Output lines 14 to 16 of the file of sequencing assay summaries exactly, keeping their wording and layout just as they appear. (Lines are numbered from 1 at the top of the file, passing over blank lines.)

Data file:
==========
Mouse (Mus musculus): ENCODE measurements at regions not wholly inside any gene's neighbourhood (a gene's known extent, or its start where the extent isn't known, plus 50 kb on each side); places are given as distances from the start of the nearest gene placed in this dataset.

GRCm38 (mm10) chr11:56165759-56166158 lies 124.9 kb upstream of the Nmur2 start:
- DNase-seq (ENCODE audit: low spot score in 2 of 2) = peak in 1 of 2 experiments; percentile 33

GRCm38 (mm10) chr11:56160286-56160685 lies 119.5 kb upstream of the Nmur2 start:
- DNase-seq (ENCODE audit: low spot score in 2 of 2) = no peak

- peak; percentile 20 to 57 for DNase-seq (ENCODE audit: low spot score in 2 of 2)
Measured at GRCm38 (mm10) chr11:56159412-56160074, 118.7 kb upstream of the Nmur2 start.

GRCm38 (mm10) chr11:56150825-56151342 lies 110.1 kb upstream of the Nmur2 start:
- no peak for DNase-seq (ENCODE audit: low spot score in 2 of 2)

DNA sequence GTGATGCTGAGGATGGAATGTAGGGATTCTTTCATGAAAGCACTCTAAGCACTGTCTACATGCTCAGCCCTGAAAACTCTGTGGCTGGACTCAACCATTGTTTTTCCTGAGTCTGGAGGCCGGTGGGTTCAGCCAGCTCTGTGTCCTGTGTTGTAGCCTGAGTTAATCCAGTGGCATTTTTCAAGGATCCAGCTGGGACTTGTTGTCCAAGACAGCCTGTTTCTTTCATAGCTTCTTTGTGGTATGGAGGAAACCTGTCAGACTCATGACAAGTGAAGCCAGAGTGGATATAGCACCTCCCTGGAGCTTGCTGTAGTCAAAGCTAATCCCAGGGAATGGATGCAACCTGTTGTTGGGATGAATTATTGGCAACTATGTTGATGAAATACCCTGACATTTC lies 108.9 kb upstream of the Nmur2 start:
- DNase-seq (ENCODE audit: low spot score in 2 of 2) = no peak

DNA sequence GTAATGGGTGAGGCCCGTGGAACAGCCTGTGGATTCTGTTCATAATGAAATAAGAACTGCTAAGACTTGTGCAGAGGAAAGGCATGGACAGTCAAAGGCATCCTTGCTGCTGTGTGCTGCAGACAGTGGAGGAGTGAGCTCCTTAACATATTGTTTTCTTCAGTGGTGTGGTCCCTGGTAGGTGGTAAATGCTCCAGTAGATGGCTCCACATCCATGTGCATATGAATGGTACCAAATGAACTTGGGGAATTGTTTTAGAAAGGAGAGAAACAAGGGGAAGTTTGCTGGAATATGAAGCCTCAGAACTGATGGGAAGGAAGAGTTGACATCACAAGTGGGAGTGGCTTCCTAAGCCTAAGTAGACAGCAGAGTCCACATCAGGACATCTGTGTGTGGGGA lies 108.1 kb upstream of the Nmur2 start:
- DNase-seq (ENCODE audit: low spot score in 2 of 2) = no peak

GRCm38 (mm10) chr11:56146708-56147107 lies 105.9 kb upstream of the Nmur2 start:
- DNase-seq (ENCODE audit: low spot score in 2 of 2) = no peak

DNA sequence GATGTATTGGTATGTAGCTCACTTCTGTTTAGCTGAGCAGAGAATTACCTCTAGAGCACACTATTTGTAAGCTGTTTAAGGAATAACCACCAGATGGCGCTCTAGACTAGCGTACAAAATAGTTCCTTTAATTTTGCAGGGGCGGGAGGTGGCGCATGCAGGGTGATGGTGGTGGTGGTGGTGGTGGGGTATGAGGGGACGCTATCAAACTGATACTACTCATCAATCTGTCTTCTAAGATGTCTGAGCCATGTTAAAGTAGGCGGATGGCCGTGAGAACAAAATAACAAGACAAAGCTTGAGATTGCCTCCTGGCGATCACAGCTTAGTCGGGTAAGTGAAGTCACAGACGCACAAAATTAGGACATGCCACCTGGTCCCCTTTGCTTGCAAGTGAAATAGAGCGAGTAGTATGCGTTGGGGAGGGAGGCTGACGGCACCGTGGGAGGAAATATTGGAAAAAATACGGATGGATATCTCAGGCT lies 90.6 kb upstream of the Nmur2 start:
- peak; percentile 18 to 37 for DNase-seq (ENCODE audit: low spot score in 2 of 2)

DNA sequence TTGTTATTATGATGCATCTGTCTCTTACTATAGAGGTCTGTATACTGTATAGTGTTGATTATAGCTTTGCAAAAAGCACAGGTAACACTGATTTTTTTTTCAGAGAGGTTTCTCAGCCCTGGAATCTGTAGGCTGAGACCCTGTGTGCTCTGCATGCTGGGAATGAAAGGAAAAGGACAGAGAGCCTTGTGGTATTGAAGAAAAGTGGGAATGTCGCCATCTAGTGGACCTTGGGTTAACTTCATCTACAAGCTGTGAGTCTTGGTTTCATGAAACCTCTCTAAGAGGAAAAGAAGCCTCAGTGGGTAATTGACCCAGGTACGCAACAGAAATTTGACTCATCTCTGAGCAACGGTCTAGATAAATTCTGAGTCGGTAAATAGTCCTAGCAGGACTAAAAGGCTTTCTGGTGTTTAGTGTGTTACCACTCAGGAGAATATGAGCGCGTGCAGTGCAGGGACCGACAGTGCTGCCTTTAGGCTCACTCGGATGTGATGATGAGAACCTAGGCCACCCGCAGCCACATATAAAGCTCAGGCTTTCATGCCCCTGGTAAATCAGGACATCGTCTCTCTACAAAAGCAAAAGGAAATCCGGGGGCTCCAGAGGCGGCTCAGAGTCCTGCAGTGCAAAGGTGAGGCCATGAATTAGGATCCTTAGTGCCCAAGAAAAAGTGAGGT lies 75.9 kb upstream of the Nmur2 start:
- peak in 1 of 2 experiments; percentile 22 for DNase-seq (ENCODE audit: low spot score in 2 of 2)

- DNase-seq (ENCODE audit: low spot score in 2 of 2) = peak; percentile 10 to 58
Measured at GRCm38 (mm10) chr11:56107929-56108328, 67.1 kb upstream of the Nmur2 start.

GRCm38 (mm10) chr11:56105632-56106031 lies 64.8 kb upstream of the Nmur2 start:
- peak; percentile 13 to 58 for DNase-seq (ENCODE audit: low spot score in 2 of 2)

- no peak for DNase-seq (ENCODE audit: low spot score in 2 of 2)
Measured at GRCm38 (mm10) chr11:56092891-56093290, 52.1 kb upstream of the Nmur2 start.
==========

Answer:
GRCm38 (mm10) chr11:56146708-56147107 lies 105.9 kb upstream of the Nmur2 start:
- DNase-seq (ENCODE audit: low spot score in 2 of 2) = no peak

DNA sequence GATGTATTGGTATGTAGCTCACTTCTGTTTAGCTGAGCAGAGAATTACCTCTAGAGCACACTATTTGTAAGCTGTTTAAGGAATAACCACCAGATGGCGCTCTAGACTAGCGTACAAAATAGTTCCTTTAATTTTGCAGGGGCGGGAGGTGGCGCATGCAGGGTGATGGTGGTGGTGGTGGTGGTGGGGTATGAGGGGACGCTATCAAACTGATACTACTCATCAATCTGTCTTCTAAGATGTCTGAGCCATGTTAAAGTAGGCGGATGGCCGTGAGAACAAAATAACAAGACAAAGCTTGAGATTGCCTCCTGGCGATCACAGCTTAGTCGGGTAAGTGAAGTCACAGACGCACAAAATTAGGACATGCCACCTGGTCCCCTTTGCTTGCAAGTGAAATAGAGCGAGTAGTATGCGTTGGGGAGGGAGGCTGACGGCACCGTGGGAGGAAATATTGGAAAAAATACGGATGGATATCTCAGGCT lies 90.6 kb upstream of the Nmur2 start: